December 15, 2015 |
Who will speak for the trees? The question explored decades ago by Dr. Seuss is now being debated in a woodsy South Jersey town where a 43-year-old Shade Tree Commission faces the ax. On Tuesday, the Southampton Township Committee is expected to abolish the commission, saying the group of volunteers has too much power and has become too aggressive. The vote comes at a time when the commission is surveying thousands of trees in the 43-square-mile community and is devising a strategy to deal with a dreaded beetle that threatens to wipe out ash trees in the area.
April 17, 2015 |
TRENTON - ExxonMobil Corp.'s chief lawyer on Wednesday defended the firm's tentative $225 million settlement with New Jersey in a pollution case, saying the $8.9 billion the state sought at trial last year was "devoid of any scientific or economic legitimacy. " New Jersey Democrats and environmentalists have attacked the Christie administration's proposed settlement as a sellout to polluters. Two state senators have vowed to try to block it in court. But ExxonMobil general counsel Jack Balagia said Wednesday that the state's initial $8.9 billion claim was based on a faulty report.
September 4, 2014 |
FOR SOME FOLKS, the wind's howl in the night makes them grateful to be safe under cozy covers. Joe and Janet Witkowski are not among these people. In their home - a sweet little rowhouse on Rhett Road in the Northeast - the roar of wind chases them out of their bedroom, in the rear of the house, and into the living room, up front. That's because their property backs up to the forested Walton's Run section of Pennypack Park. The Witkowskis fear that a gigantic limb from one of its ancient sassafras or maple trees will crack through their roof, crushing them in their bed. Branches have plummeted before; Hurricane Sandy blew a heavy limb on top of their backyard fence.
January 28, 2014 |
James Dupree says city officials are trying to pave paradise and put up a supermarket. Dupree, a renowned Philadelphia artist, is embroiled in a bitter back-and-forth with the city over the fate of his art studio, an 8,600-square-foot building that takes up nearly a block along Haverford Avenue in the Mantua section of West Philadelphia. The property was seized in December 2012 by the Philadelphia Redevelopment Authority. The authority condemned a two-block stretch through eminent domain, a legal process that allows government to take private property, pay the owner, and develop the land for public use. When the authority seized the Mantua property, it said the surrounding neighborhood was in desperate need of a supermarket.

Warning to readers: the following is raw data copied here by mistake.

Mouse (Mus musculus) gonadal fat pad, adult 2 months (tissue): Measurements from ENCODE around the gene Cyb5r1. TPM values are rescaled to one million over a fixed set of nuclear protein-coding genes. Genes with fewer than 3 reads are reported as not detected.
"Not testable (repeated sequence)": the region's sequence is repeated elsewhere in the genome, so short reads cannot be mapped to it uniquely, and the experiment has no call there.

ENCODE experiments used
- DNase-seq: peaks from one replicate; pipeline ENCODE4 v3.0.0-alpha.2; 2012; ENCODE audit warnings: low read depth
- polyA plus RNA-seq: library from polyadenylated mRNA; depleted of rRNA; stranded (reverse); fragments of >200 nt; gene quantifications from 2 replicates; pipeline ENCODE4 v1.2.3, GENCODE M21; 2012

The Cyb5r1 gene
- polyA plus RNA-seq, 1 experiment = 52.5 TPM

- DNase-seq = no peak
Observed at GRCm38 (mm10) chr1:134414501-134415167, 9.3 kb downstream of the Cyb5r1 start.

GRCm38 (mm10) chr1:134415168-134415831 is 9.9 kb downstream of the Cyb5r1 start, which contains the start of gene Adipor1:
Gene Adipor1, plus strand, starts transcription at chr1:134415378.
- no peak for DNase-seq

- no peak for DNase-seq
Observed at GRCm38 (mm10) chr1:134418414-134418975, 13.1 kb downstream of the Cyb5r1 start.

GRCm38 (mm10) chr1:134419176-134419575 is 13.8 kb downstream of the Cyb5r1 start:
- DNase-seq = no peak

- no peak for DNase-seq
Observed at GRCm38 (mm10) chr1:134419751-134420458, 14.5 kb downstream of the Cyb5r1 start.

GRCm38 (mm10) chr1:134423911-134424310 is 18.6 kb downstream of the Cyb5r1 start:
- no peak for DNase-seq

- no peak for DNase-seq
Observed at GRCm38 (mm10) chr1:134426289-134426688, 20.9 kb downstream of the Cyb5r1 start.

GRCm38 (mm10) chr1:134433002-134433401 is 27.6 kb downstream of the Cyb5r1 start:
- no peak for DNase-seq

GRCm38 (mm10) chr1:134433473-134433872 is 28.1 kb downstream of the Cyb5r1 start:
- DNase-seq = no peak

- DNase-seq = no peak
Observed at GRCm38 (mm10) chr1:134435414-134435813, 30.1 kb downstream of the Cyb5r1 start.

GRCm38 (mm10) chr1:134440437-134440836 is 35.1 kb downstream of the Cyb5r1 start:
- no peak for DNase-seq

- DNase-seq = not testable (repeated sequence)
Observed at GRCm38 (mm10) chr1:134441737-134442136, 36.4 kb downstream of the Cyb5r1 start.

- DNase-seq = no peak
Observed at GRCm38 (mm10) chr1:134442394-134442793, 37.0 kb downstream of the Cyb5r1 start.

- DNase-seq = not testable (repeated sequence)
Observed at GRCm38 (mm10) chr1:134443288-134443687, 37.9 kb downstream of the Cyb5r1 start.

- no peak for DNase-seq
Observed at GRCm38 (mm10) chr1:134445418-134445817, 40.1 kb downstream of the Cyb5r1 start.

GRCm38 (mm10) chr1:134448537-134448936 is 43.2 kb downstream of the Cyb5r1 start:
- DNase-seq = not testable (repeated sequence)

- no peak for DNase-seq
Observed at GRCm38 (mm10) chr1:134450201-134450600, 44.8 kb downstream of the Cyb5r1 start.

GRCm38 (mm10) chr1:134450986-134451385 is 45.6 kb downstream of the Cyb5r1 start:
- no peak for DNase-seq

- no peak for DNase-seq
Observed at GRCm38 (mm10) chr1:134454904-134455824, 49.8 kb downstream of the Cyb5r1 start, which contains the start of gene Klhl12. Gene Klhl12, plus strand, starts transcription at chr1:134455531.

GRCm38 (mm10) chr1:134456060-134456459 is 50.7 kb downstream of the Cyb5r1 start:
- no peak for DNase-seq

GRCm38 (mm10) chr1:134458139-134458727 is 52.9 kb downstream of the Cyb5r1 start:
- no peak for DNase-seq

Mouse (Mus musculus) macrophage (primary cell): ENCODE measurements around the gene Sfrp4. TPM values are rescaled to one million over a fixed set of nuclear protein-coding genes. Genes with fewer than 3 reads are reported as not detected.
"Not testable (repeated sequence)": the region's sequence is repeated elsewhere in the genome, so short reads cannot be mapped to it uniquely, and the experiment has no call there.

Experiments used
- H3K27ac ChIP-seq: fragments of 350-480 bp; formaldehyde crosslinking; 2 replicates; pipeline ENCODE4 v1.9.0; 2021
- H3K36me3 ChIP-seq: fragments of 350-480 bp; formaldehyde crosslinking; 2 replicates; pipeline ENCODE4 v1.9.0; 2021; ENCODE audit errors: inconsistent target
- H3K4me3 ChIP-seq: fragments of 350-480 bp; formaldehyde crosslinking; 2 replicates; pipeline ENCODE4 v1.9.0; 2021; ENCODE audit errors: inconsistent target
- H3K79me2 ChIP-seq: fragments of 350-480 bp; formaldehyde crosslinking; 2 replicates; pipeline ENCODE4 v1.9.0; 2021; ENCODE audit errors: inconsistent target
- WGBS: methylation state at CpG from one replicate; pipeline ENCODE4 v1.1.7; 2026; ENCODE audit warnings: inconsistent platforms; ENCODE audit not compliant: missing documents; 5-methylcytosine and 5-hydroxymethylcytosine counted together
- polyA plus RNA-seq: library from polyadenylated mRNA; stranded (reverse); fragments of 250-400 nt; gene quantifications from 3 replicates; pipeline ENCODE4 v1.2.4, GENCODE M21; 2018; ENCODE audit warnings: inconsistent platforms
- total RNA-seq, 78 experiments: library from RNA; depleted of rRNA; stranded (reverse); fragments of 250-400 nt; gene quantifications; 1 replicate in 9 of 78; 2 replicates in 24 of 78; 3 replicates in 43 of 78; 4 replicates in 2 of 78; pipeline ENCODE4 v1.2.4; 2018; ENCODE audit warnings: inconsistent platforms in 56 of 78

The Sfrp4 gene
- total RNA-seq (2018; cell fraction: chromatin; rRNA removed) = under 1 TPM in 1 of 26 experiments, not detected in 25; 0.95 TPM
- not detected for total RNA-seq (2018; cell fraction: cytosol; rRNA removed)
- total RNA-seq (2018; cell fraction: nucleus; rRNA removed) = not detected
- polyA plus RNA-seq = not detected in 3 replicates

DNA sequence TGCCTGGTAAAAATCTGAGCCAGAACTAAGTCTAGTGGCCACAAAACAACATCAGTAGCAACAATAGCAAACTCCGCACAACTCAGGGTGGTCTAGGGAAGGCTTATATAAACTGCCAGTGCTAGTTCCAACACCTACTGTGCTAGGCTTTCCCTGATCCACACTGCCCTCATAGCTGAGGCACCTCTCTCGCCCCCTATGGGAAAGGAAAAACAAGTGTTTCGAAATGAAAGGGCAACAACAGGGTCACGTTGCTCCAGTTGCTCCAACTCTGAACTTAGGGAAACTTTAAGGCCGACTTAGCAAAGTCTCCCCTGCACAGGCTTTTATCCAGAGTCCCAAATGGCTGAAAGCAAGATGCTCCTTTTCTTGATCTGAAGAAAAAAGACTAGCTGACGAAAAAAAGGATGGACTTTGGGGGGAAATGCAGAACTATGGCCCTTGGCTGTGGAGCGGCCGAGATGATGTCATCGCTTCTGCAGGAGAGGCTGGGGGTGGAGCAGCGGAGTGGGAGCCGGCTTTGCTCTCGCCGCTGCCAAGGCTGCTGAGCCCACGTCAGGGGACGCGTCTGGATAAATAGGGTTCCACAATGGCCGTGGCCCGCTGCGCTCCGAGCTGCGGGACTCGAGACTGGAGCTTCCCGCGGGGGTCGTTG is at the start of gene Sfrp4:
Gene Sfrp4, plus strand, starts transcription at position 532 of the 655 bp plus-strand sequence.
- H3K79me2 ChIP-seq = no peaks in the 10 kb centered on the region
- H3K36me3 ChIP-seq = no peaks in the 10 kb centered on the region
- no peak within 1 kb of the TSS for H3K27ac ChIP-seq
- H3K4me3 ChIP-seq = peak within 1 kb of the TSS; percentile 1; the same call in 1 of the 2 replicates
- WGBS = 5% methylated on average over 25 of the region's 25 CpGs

September 25, 2013
Hold the questions There must have been an intensive training program for local waitstaff that included a mandate to ask diners the question, "Is everything all right?" This questioning is probably proper, but I suggest that I should not always be quizzed only a moment after putting a morsel of food into my mouth. At that point, all I am able to do is nod my head - even though the broccoli may be cold and the mashed potatoes lumpy. Another possible training item is that, after requesting another cup of coffee, I more often than not hear a response of "No problem!"
September 2, 2013 |
It's not unusual to hear gunshots on the tree-lined street in an otherwise tranquil neighborhood of southern Chester County near the Delaware border. Up and down South Fairville Road in Kennett Township, more than a few residents regularly practice target shooting in their backyards. At a large farm down the road, there's a couple who even fire off cannons on occasion. But some residents began hearing gunshots at night and worried about stray bullets that could hit houses in the area, so Kennett Township supervisors are poised to vote on an ordinance this week that would restrict when and where residents can fire guns on their properties.
June 21, 2013 |
TOP NUTTER administration officials told City Council yesterday at the first public hearing on the Center City building collapse that the city isn't responsible for the work done by contractors on private property. Council members on the Special Investigatory Committee raised an array of concerns, including the minimal requirements needed to get a demolition permit; the lack of urgency that followed the citizen's complaint; and the ever-changing mix of contractors, subcontractors and day workers found on job sites, despite permits that name only a developer or "expediter," an industry term for someone who pushes through the work and approvals.
May 26, 2013 |
A Common Pleas Court judge has blocked a religious group from holding loud, racially charged demonstrations in front of the entrance to One Liberty Place at 16th and Chestnut Streets. Judge Ellen Ceisler, in a ruling issued Thursday, barred gatherings by a group that the owners of One Liberty Place said spewed hatred toward whites, women, and gays. They said the demonstrations disrupted the peace, disturbed passersby, and interferred with business at nearby shops. The group, which calls itself the Israelite School of Universal Practical Knowledge, gathered weekly, bullhorns in hand, and chanted offensive rants, according to a suit filed by the owners of One Liberty Place.
May 24, 2013 |
A RELIGIOUS GROUP spewing what the owners of One Liberty Place called hate speech against women, whites and gays can no longer demonstrate immediately outside the building's entrance, a judge ruled yesterday. The owners of the Center City building filed a lawsuit Wednesday against the Israelite School of Universal Practical Knowledge. The group is frequently perched on street corners shouting at passers-by through bullhorns. Liberty Place Retail Associates, which owns the building, asked the state court to bar the group from gathering in front of the entrance to its 61-story tower at 16th and Chestnut streets.